China’s Silent Cyber Takeover?

According to the Go proverb ‘Play on the Point of Symmetry,’ when right and left have the same shape, there’s play in the centre. The ancient Chinese game of Go provides an apt metaphor for how China and Russia are leveraging US multinational corporations’ economic requirements to accomplish strategic goals that could quite plausibly include covert technology transfer of intellectual property, access to source code for use in malware creation and backdoor access to critical infrastructure.

Take the case of Chinese entity Huawei Symantec. Although Huawei has reportedly been blocked by the Committee on Foreign Investment in the United States (CFIUS) in its effort to acquire 3Leaf, and AT&T was said to be officially discouraged from purchasing equipment from Huawei by the National Security Agency (both due to national security concerns), Huawei successfully formed a joint venture with Symantec in 2007 called Huawei Symantec Technologies Co. Ltd. (HS). Huawei is the majority partner with 51 percent ownership, with the entity being headquartered in Chengdu, China.

According to the Huawei Symantec website:

‘Huawei Symantec Technologies Co. Ltd. (Huawei Symantec) is a leading provider of network security and storage appliance solutions to enterprise customers worldwide. Our solutions are developed to keep pace with evolving risks and demanding availability requirements facing enterprises. As a joint venture, Huawei Symantec combines Huawei’s expertise in telecom network infrastructure and Symantec’s leadership in security and storage software to provide world-class solutions that address the ever-changing needs in network security and storage for enterprises.’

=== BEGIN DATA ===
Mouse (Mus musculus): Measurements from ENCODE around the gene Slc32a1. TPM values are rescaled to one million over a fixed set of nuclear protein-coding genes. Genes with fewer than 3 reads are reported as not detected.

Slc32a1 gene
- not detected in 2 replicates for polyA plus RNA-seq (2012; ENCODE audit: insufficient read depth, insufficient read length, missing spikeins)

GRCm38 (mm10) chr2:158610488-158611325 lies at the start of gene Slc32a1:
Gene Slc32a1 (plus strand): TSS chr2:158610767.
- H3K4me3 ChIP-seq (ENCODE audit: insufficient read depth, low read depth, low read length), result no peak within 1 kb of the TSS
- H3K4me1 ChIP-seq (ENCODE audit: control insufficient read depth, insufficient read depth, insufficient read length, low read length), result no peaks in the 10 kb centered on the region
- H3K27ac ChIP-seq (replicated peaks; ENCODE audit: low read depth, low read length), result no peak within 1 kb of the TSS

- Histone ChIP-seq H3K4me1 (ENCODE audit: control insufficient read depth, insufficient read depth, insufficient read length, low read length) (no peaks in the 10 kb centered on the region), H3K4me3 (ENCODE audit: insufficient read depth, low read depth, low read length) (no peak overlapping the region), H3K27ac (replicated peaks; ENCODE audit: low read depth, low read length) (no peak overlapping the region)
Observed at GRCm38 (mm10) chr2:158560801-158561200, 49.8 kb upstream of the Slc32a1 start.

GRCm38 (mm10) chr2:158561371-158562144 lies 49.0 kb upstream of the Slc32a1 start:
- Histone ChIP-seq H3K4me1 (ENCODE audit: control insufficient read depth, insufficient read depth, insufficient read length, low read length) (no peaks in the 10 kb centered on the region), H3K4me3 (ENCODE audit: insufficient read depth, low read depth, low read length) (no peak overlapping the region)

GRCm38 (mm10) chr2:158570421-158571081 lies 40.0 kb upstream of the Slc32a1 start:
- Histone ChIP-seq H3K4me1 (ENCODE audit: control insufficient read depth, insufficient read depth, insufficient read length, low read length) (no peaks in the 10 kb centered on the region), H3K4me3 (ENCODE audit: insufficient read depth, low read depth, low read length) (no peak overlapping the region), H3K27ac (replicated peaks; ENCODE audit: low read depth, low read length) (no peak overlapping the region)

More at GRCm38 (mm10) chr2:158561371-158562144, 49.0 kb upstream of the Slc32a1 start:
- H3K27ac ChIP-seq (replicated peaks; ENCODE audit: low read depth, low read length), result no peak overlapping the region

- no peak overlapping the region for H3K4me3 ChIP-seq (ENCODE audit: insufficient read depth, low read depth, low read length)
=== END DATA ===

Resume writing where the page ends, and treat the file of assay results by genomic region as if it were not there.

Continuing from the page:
However, a 2008 corporate briefing describes the history, capabilities, and business goals of HS, one of which is to ‘build China’s first laboratory of attack and defense for networks and applications.’

Following all this to its logical conclusion, this essentially means that Symantec, a major US information security company, is ‘assisting’ China’s cyber security research in computer network attack and defence -- research that has high potential for abuse by state and non-state actors in China.

In the last few months, HS has formed two new joint ventures with US companies -- SYNNEX and Force10 Networks. Why? In the case of SYNNEX, the goal is apparently to ‘distribute Huawei Symantec’s storage and security products to its resellers throughout North America.’

For Force10 Networks, Huawei Symantec said the firm ‘is pleased to establish this strategic partnership with Force10 Networks, and expects the relationship to further drive strong results for our existing North American customer base as well as tap into new business opportunities.’

Both SYNNEX and Force10 Networks currently sell to the US government. Force10 Networks’ website says that they sell their products to ‘defense, intelligence and civilian agencies to advance the bandwidth needs and reliability demands of government IT infrastructure while ensuring the economics and performance of mission critical networks.’ Since Huawei’s growth strategy includes financial support from Chinese banks that enable it to offer very low cost bids on key contracts, and since many governments (including India and the United States) have legal provisions that require them to go with the lowest bidder, these partnerships provide an apparently winning strategy for SYNNEX and Force10 Networks to secure government sales thanks to Huawei Symantec’s low manufacturing costs - all without HS’s name likely ever having to appear on the contract.

This means that Huawei, while being publicly blocked by US lawmakers from selling directly to the US government, has played on the ‘point of symmetry’ and has quietly secured access to US Defence Department and intelligence community customers through collaborative partnerships that no one has so far contested.